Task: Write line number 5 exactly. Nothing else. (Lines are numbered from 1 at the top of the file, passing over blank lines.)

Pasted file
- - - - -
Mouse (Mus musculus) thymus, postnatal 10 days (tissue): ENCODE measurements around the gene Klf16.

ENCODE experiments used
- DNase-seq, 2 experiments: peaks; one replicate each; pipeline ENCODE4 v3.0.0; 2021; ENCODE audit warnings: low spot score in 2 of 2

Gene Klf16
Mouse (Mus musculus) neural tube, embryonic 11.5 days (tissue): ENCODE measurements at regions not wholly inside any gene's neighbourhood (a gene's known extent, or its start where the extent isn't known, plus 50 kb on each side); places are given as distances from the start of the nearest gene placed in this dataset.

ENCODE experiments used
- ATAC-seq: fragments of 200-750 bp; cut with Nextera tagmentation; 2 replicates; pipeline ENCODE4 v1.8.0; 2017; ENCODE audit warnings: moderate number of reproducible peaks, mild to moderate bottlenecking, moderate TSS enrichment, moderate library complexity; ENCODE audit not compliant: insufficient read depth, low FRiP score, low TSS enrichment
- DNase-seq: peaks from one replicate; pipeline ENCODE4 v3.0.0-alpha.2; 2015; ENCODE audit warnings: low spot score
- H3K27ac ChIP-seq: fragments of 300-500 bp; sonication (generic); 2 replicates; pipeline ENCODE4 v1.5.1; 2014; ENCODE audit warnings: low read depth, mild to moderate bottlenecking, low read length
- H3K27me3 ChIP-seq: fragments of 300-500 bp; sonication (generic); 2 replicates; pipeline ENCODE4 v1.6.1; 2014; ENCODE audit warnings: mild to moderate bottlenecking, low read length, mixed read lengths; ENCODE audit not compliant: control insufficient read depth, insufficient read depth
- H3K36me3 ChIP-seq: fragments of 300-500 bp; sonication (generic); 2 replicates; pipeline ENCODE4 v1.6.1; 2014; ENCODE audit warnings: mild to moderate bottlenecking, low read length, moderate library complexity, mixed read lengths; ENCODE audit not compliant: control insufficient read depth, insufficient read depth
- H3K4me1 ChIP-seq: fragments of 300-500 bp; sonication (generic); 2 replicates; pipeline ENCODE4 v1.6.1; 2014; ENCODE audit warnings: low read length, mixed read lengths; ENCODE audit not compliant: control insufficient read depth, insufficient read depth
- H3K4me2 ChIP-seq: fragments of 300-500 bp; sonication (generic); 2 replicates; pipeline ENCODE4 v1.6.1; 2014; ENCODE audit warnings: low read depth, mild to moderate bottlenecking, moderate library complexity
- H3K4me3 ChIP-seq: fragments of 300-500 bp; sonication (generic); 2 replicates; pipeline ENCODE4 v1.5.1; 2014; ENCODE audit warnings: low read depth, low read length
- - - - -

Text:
Mouse (Mus musculus) neural tube, embryonic 11.5 days (tissue): ENCODE measurements at regions not wholly inside any gene's neighbourhood (a gene's known extent, or its start where the extent isn't known, plus 50 kb on each side); places are given as distances from the start of the nearest gene placed in this dataset.